Met Opens Investigations Into Two Partygate Gatherings

Met Opens Investigations Into Two Partygate Gatherings
The headquarters of the Conservative Party is pictured in London on March 16, 2017. (Daniel Leal /AFP via Getty Images)
Alexander Zhang

The Metropolitan Police has opened investigations into potential COVID-19 breaches at two gatherings during the pandemic involving Conservative Party personnel.

The force said on Tuesday that new evidence has prompted officers to reopen its probe into a Christmas party held at the Conservative Campaign Headquarters in London on Dec. 14, 2020.

The Met said it has also launched a new investigation into an event on December 8 of the same year, when Privileges Committee member Sir Bernard Jenkin is reported to have attended a “birthday drinks” event for his wife in Parliament.

But the Met—along with Thames Valley Police—will not be investigating potential further breaches involving former Prime Minister Boris Johnson and others at Downing Street and at Chequers between June 2020 and May 2021.

‘Unacceptable and Indefensible’

The Met has previously investigated the Christmas event after the Daily Mirror published a picture of the gathering, but concluded that the photo by itself was not sufficient evidence to find an offence had been committed.
But video footage emerged last month appearing to show Conservative Party staff dancing and mocking COVID-19 rules at the party.

In the video, obtained by the Mirror, staff members are seen enjoying festivities wearing paper crowns and clutching alcoholic drinks, while a man and woman hold hands and dance.

One attendee can be heard saying, “As long as we don’t stream that we’re, like, bending the rules.”

The Met said on Tuesday, “The receipt of video evidence has resulted in the Met revisiting and updating the assessment.”

Among the attendees at the gathering were Shaun Bailey, who received a peerage in Mr. Johnson’s resignation honours list last week, and members of his team in his failed campaign to become London mayor.

Tory aide Ben Mallett—awarded an OBE on the list—also attended the party and was visible in the video.

At the time, indoor socialising was banned in London under Tier 2 restrictions. People were only allowed to socialise indoors with members of their household or a support bubble.

People who did want to socialise had to do so in a garden or at a pub with outdoor seating, and such gatherings were limited to groups of six people.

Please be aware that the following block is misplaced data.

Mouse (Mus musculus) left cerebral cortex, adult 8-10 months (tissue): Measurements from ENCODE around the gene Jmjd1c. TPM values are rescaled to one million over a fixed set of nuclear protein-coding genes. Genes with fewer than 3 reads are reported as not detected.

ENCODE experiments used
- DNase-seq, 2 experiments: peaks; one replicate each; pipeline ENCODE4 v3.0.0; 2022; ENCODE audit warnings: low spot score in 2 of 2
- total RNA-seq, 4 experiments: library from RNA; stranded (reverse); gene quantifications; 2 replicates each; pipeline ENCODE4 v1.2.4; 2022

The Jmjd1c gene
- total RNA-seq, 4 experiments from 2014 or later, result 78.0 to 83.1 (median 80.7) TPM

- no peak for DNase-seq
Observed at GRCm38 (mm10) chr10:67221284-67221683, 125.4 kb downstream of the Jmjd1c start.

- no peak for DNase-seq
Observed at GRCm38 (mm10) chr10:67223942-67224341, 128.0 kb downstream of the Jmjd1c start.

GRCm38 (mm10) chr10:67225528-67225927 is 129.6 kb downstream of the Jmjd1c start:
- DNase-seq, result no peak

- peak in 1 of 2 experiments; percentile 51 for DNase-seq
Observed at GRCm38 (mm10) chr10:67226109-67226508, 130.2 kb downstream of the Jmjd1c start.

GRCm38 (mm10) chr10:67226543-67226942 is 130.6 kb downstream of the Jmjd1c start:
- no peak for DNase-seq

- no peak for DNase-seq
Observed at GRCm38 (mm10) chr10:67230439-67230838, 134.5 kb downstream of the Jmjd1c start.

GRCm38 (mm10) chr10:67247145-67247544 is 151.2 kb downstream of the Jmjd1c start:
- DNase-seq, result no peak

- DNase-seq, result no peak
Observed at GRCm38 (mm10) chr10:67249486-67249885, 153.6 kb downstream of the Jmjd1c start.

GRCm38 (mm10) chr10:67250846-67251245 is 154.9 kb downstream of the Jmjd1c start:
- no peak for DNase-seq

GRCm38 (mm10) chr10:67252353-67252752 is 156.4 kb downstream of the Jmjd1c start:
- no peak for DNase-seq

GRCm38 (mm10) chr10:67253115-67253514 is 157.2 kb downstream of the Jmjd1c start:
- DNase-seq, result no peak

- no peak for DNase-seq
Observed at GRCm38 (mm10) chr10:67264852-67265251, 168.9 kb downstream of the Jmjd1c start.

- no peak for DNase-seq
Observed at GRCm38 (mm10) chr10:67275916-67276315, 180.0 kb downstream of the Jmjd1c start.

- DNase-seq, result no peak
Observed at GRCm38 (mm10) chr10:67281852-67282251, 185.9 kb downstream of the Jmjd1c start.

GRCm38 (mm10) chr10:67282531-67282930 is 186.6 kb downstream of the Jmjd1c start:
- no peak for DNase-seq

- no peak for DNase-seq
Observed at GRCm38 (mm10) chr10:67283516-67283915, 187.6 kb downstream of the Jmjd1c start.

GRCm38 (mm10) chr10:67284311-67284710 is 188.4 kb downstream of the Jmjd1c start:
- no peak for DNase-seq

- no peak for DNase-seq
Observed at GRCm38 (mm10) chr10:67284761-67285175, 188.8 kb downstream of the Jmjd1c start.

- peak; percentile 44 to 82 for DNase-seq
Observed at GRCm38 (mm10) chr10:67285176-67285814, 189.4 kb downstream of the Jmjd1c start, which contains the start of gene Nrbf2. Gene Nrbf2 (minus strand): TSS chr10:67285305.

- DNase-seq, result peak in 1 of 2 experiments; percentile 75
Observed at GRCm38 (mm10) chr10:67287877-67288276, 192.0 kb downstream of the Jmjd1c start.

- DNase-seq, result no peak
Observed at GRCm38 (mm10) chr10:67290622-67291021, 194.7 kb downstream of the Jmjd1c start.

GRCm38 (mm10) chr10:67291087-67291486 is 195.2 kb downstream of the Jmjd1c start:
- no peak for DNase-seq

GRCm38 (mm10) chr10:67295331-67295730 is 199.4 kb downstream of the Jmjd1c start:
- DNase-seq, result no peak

After the video was published, Levelling Up Secretary Michael Gove apologised for the incident, calling it “unacceptable and indefensible.”

‘Monstrous Hypocrisy’

The Guido Fawkes website reported last month that Sir Bernard Jenkin went to a drinks party held by Commons Deputy Speaker Dame Eleanor Laing on Dec. 8, 2020, while London was in Tier 2 measures restricting indoor mixing.

Mr. Jenkin is one of the four Conservative members of the Privileges Committee, which ruled that Mr. Johnson had committed “repeated contempts” of Parliament, forcing the former prime minister to resign as an MP.

In a statement following the allegations, Mr. Johnson said: “Bernard Jenkin has just voted to expel me from Parliament for allegedly trying to conceal from Parliament my knowledge of illicit events. Now it turns out he may have for the whole time known that he himself attended an event—and concealed this from the Privileges Committee and the whole House for the last year.”

Mr. Johnson urged Mr. Jenkin to “explain his actions to his own committee, for his colleagues to investigate, and then to resign.”

In a letter to committee chair Harriet Harman, Mr. Johnson wrote that if the report was true, Mr. Jenkin would be “guilty of flagrant and monstrous hypocrisy.”

A spokeswoman for the Speaker’s Office said: “As this is a live investigation any further inquiries should be directed to the Met Police.”

Mr. Jenkin said: “It is not appropriate to comment on a continuing investigation.”

Assessment Criteria

The Met said in a statement: “The Met and Thames Valley Police have assessed new material in relation to potential breaches of Covid Regulations in 2020 and 2021. The Met will be opening one investigation and re-opening a previous investigation.

“The approach to the assessment of these events has been consistent, enforcing the law carefully, thoroughly, proportionately, impartially and without fear or favour.

“The Met has previously published criteria for assessing when to launch investigations into breaches of the Regulations reported retrospectively.”

The force added it would only do so when there was evidence of a “serious and flagrant” breach of the rules and said it would provide further updates at an “appropriate time.”

Addressing the material it had been referred to over Mr. Johnson’s time in Chequers and Downing Street, the Met said it had assessed the events alongside Thames Valley and found they did “not meet the retrospective criteria” for opening an investigation.

PA Media contributed to this report.